This is the most important part, IMHO. No matter how well you match the spray, if you don't pay lots of attention to this step, it will look terrible.D.E.P.S. said:Blending is the key. I use hot mud and bust it out about 8-10 inches around the repair. I sponge the mud out towards edges as it is almost fully set. Keep sponging until the old knockdown is popping through the mud on the last 4-5 inches all around. Keep an eye for any ridges or mud build ups that will show edging................ Just keep feathering!
Skip trowel it! :thumbup:Not to steal the topic, but I have to do a knock-down tomorrow, and doing the entire ceiling area of 117 sq. ft.. Done some in the past without issues to big. But a spray is out for us, don't do enough. We have always rolled the mud on with a paint roller. My question is, and I know it is hard to be sure of what, BUT what size nap roller do most of ya use?? I do have some flex in the texture for it is not beside another in the area, just close. Thanks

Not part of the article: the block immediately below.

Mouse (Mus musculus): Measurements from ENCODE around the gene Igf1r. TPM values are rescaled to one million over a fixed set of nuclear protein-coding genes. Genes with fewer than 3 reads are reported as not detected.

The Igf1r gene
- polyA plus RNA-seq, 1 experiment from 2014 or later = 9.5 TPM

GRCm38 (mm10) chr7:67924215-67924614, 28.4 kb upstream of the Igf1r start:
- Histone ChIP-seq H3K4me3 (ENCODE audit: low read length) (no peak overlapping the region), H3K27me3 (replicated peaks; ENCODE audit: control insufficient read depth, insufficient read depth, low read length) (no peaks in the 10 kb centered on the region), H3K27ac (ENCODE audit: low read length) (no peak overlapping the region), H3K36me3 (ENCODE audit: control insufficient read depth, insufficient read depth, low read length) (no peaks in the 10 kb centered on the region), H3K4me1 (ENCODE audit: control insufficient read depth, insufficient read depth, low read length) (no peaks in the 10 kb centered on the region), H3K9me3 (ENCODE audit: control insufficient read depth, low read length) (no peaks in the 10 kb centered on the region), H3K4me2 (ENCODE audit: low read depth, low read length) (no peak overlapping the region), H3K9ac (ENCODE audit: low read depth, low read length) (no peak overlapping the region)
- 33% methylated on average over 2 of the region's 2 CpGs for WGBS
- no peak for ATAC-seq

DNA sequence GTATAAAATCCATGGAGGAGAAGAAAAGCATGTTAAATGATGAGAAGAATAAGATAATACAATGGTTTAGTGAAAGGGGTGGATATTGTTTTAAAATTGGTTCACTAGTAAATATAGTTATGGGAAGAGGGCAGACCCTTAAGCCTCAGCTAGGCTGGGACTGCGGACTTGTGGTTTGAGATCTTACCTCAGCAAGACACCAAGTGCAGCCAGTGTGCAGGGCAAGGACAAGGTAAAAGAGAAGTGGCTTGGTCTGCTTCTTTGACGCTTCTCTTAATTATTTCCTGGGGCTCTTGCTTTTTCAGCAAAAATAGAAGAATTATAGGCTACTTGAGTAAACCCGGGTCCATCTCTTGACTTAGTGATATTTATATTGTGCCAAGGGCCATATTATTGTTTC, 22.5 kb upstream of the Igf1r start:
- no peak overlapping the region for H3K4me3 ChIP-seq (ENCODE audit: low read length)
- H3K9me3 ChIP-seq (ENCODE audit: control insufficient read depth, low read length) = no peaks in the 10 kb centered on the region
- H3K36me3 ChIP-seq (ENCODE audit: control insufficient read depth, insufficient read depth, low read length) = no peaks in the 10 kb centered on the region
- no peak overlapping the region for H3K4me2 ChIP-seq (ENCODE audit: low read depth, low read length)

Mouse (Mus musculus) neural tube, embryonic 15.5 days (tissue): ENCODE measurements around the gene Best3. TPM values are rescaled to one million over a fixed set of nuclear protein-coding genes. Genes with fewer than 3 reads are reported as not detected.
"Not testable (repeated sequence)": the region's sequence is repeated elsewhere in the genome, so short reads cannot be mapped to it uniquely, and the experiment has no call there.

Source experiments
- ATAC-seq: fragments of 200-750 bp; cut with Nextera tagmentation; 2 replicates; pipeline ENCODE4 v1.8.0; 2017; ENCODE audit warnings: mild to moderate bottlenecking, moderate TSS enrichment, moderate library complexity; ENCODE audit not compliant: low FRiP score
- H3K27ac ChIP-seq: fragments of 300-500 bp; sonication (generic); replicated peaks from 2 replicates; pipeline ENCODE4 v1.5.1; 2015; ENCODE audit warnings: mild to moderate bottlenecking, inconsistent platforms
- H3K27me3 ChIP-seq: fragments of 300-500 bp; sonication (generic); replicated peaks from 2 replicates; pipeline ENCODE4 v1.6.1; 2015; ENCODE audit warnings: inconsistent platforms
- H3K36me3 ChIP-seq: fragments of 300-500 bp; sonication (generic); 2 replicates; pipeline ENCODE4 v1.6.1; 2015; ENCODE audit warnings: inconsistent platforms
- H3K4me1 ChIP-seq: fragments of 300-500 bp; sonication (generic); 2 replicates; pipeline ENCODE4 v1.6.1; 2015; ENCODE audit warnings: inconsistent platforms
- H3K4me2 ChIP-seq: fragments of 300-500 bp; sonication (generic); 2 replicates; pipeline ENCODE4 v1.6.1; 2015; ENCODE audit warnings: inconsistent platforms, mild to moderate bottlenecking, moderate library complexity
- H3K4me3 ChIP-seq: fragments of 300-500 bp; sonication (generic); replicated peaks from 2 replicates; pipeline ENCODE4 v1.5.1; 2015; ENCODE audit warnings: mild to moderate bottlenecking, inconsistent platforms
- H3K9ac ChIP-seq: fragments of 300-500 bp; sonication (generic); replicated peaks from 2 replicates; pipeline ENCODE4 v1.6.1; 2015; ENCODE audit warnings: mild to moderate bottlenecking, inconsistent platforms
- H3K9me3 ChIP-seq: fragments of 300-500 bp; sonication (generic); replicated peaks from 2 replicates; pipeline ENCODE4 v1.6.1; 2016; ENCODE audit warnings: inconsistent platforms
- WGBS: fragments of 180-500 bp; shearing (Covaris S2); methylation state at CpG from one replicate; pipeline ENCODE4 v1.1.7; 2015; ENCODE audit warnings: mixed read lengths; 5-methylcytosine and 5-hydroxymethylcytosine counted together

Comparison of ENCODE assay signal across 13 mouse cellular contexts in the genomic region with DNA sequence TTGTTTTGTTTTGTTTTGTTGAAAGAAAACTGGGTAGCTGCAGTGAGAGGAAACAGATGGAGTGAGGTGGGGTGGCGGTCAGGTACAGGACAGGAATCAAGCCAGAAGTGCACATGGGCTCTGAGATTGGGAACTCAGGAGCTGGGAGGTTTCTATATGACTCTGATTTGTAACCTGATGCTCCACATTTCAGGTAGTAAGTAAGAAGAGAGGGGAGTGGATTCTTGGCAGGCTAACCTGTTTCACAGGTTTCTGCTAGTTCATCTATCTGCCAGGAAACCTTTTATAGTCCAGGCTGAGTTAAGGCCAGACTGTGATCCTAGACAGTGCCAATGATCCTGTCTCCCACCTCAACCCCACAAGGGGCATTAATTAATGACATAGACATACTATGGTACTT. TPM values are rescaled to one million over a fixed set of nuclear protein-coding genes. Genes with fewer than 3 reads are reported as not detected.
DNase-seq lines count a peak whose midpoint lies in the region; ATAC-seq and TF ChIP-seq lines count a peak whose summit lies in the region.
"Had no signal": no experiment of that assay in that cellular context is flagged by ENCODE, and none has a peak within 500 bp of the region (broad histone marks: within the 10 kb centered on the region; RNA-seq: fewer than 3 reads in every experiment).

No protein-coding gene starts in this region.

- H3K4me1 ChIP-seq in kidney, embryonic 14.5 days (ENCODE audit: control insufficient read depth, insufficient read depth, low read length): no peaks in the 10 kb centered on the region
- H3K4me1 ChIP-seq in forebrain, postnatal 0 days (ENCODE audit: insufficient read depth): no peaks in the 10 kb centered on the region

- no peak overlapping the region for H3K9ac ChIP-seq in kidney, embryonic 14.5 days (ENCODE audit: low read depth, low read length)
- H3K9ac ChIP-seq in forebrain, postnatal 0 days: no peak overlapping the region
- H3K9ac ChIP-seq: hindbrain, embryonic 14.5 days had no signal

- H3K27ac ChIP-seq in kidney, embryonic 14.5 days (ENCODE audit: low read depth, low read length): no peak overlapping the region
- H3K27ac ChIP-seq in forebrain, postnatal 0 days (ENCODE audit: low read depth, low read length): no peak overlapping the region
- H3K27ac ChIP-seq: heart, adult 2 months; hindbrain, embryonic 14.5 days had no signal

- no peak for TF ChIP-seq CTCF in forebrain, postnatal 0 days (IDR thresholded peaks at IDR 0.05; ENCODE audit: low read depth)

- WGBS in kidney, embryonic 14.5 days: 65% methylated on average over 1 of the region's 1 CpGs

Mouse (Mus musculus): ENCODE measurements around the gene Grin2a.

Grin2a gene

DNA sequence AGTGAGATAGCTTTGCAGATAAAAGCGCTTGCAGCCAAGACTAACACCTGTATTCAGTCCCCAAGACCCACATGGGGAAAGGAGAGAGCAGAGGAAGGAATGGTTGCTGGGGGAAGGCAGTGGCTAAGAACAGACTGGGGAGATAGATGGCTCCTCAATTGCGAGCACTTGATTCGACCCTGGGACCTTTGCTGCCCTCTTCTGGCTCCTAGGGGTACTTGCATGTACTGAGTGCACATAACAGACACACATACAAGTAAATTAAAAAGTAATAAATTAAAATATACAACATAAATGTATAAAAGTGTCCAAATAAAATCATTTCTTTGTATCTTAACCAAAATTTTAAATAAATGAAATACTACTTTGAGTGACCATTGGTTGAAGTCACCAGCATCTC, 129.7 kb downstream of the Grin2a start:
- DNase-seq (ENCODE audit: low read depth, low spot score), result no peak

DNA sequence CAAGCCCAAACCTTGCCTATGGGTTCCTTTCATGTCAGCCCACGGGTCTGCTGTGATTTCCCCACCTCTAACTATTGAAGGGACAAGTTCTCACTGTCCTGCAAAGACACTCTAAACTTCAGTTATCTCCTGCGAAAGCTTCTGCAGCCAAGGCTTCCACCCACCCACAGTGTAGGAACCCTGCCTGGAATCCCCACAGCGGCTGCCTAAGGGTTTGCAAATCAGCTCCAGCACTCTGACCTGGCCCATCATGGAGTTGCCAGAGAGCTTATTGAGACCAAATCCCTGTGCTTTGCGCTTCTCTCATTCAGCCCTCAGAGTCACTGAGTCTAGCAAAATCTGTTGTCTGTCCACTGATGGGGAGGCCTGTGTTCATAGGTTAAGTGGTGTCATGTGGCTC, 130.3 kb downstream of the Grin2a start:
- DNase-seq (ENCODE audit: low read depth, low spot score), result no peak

Post a pic when you get a chance. I'd like to see what you are trying to do. I like picking up on new things.Thanks, BUT!! that is not the look we want or need? MY bad! What it is, what we call a knock-down in the area with about 30 coats of paint!!!! There is the variables, low spots, high spots, BUT no sharp edges to say??? Hard to explain! No camera to shot with, and my phone is a old as me! Sorry I have no more info than that,, I need to get a smart phone, then go back to learning how to us it!
Thank you. :thumbsup:Hey Paul, how do you get to skip and not skim a large area? Is it a dry mud, or some wrist action applying?
Nice look! I'm gonna have to try that:thumbsup:
True and false.This is a problem in the drywall industry. Each geographical location seems to have thier own terminology as to what different textures are called.
Any texture applied with a roller will not give you a knock down pattern, at least in my neck of the woods. It will give you some kind of pattern, but I wouldn't know what to call it.